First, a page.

Wednesday, January 04, 2006


Prayer in the Indiana House

This has been an interesting story to watch unfold, as a federal court tries to tell a state legislative body how to conduct its business. However, unlike most state legislative bodies and spineless executives, the Indiana House looks like they are going to call the federal judge's bluff.

To no one's surprise, the power-hungry judge is a Clinton appointee. Much to my surprise, the bold legislators who are willing to defy the judge's injunction are Democrats, while the spineless all-talk-no-walk crowd is led by Indiana Speaker Brian Bosma, a Republican. Family Research Council, which has been following the episode and lawsuit that resulted in the injunction, is supporting Bosma, wrongly in my view, and plans to let Bosma speak at Justice Sunday III.

Personally, I like what I am hearing from Terry Goodin, a Democrat serving in Indiana's House, who sees no point in praying in a context where mentioning Jesus Christ is prohibited:

"Really, who do you pray to? If you're offering up a prayer, you're praying to a deity. You don't offer prayers to just an open space. I will give the same type of prayer that's been given for 100 years. I won't change my words because of someone in the judicial branch who tells me I must."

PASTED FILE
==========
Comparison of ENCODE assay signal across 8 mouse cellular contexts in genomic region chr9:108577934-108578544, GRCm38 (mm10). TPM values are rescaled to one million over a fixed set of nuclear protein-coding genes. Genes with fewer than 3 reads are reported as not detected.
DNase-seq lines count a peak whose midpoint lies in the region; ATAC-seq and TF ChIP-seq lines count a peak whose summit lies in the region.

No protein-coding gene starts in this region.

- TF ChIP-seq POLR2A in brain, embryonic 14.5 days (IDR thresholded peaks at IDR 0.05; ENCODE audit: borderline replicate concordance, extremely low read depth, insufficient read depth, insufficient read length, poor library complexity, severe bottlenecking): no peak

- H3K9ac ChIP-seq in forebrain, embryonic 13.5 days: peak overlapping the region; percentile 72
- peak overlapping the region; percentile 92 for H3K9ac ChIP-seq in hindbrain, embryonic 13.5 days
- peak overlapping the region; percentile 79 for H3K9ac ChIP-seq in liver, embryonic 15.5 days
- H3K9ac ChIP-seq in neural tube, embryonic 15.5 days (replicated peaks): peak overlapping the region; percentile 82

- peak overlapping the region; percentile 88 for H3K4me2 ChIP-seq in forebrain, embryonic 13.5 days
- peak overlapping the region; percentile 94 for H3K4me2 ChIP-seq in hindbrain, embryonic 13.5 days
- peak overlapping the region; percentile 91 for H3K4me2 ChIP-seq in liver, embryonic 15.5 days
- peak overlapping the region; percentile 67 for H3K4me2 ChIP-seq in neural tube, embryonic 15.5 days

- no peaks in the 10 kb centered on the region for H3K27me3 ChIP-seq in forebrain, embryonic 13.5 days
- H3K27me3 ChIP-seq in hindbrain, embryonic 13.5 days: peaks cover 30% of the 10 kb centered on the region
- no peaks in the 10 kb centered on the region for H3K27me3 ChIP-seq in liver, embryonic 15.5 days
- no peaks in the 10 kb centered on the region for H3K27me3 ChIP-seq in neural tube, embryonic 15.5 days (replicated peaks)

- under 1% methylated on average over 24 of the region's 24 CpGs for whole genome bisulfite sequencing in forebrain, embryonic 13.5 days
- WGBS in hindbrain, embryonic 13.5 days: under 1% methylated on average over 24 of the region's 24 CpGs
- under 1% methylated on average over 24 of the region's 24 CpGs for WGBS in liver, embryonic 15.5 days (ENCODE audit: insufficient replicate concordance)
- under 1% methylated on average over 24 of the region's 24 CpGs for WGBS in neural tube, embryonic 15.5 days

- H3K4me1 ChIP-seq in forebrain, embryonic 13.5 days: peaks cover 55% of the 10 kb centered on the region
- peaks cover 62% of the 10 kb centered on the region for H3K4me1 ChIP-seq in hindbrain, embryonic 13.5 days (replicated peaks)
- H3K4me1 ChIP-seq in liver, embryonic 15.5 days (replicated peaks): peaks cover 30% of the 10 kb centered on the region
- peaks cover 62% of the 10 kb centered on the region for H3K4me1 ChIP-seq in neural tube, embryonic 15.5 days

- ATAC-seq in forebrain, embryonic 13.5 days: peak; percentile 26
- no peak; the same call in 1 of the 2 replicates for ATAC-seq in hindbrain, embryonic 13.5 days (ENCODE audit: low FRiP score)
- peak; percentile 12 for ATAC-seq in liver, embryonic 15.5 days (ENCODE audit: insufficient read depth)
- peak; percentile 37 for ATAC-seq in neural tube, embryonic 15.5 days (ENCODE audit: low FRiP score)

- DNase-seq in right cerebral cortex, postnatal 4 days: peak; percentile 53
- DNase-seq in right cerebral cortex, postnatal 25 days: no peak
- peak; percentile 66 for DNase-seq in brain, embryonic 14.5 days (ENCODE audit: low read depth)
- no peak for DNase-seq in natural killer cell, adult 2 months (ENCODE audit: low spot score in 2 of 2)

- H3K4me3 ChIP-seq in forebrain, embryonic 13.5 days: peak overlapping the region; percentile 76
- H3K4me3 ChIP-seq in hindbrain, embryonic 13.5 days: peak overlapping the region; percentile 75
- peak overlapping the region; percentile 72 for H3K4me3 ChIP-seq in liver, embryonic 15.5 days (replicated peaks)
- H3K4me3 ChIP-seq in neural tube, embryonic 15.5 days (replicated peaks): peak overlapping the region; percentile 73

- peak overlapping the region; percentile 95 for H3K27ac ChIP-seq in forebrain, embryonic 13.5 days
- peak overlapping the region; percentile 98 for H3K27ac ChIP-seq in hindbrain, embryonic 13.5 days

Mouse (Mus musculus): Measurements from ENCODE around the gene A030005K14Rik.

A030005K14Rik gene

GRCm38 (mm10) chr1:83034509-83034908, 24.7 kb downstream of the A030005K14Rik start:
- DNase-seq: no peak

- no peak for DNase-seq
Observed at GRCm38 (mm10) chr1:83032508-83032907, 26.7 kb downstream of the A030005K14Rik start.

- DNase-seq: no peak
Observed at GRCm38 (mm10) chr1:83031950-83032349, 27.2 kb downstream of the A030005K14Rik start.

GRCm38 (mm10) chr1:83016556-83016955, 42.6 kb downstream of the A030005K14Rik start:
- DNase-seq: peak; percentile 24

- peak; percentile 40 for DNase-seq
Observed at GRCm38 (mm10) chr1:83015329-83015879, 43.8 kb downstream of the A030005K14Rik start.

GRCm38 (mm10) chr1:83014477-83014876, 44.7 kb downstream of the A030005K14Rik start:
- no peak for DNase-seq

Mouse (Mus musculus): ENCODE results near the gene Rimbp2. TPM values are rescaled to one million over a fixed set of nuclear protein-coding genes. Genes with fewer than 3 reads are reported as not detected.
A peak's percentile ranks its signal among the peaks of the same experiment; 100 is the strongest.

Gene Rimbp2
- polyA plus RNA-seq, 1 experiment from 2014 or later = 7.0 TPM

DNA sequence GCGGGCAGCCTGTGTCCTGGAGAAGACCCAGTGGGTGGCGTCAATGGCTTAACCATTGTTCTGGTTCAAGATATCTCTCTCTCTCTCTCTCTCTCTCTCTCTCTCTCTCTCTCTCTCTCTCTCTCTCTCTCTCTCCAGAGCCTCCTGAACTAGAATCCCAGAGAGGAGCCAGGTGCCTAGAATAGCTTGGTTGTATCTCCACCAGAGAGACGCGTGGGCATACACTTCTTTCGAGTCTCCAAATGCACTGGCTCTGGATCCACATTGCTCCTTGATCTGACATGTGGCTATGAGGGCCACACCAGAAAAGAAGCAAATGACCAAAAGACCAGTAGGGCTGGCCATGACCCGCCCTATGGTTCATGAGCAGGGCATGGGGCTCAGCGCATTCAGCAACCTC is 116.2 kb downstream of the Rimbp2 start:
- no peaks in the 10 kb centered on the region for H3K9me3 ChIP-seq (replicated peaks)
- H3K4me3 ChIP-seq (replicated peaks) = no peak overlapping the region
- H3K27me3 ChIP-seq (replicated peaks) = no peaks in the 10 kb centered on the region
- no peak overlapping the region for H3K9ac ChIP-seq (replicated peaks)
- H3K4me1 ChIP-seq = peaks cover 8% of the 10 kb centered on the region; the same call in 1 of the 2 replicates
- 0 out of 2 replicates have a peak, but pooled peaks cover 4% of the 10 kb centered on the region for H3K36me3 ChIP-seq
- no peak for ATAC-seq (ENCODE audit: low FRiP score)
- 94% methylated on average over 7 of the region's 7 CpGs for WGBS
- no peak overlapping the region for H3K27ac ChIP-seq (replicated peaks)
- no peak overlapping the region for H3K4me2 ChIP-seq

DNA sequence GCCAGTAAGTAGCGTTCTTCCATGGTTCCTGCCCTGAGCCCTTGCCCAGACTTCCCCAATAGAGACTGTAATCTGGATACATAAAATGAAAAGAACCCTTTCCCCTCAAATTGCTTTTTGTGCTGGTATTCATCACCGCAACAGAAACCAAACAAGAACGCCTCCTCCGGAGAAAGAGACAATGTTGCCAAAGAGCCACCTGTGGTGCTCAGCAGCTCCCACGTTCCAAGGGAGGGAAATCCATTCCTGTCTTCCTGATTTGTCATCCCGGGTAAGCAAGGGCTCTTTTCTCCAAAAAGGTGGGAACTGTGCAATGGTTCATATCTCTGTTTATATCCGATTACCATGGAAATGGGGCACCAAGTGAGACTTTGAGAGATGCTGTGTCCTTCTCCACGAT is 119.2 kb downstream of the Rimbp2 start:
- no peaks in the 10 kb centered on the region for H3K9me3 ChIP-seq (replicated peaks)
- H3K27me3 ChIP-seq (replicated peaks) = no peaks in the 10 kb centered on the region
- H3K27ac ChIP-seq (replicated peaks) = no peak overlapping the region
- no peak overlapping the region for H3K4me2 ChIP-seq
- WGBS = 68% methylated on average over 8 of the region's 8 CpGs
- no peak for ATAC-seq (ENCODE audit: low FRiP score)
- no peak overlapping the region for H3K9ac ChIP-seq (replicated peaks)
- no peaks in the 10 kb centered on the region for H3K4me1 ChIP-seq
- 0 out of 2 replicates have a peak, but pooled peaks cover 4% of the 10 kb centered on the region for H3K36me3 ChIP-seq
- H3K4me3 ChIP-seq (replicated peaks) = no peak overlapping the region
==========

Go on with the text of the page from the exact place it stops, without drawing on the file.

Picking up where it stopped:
What I love are the threats by the federal judge to insure compliance. What is he going to do - walk into the House and physically stop the legislators? The executive branch controls the enforcement mechanism, Your Honor, and your threats do nothing but escalate a possible constitutional crisis.

Call his bluff, Speaker Bosma, for the law and people are on your side.

Good post Rob. And don't forget, this is more than telling the Indiana House what to do. This is dictating what a private citizen can say in a public building--and the judge is asking the Speaker to serve as the enforcer.

My understanding is that if someone mentions the Jesus word, or "savior", that the Speaker will be held accountable.

What a joke. Private citizens are allowed to come into the house and offer the prayer. Hopefully the Supreme Court will accept this case, for I don't think they'll side with the judge's skewed logic.

There are no rules by the legislature that say only Christians may open with a prayer, or that only Jesus as savior may be said. Anyone is allowed to pray--it just happens that the majority of prayers were Christian--which probably reflects the religious demographics of Indiana. However, all prayers were not by Christians.
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